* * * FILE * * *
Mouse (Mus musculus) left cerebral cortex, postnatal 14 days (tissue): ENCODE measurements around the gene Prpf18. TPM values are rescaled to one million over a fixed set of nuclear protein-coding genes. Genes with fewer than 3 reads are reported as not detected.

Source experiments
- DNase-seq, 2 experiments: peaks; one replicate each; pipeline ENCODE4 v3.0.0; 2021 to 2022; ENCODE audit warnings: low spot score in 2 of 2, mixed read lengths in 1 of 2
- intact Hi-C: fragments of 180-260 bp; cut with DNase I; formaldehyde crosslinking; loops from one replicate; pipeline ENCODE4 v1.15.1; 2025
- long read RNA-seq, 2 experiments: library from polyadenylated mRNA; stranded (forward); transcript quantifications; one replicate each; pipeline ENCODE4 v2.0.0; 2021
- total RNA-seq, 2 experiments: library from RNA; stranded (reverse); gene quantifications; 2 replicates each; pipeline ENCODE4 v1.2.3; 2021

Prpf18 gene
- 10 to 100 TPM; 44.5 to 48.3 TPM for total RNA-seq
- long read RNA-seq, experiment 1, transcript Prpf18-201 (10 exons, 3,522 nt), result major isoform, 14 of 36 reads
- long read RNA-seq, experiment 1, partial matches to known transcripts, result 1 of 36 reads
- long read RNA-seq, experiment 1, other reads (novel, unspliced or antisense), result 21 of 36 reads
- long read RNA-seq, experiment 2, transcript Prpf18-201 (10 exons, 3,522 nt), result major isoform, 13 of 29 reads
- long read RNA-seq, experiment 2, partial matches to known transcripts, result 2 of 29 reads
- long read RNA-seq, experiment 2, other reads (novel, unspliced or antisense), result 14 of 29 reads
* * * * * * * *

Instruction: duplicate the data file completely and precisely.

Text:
Mouse (Mus musculus) left cerebral cortex, postnatal 14 days (tissue): ENCODE measurements around the gene Prpf18. TPM values are rescaled to one million over a fixed set of nuclear protein-coding genes. Genes with fewer than 3 reads are reported as not detected.

Source experiments
- DNase-seq, 2 experiments: peaks; one replicate each; pipeline ENCODE4 v3.0.0; 2021 to 2022; ENCODE audit warnings: low spot score in 2 of 2, mixed read lengths in 1 of 2
- intact Hi-C: fragments of 180-260 bp; cut with DNase I; formaldehyde crosslinking; loops from one replicate; pipeline ENCODE4 v1.15.1; 2025
- long read RNA-seq, 2 experiments: library from polyadenylated mRNA; stranded (forward); transcript quantifications; one replicate each; pipeline ENCODE4 v2.0.0; 2021
- total RNA-seq, 2 experiments: library from RNA; stranded (reverse); gene quantifications; 2 replicates each; pipeline ENCODE4 v1.2.3; 2021

Prpf18 gene
- 10 to 100 TPM; 44.5 to 48.3 TPM for total RNA-seq
- long read RNA-seq, experiment 1, transcript Prpf18-201 (10 exons, 3,522 nt), result major isoform, 14 of 36 reads
- long read RNA-seq, experiment 1, partial matches to known transcripts, result 1 of 36 reads
- long read RNA-seq, experiment 1, other reads (novel, unspliced or antisense), result 21 of 36 reads
- long read RNA-seq, experiment 2, transcript Prpf18-201 (10 exons, 3,522 nt), result major isoform, 13 of 29 reads
- long read RNA-seq, experiment 2, partial matches to known transcripts, result 2 of 29 reads
- long read RNA-seq, experiment 2, other reads (novel, unspliced or antisense), result 14 of 29 reads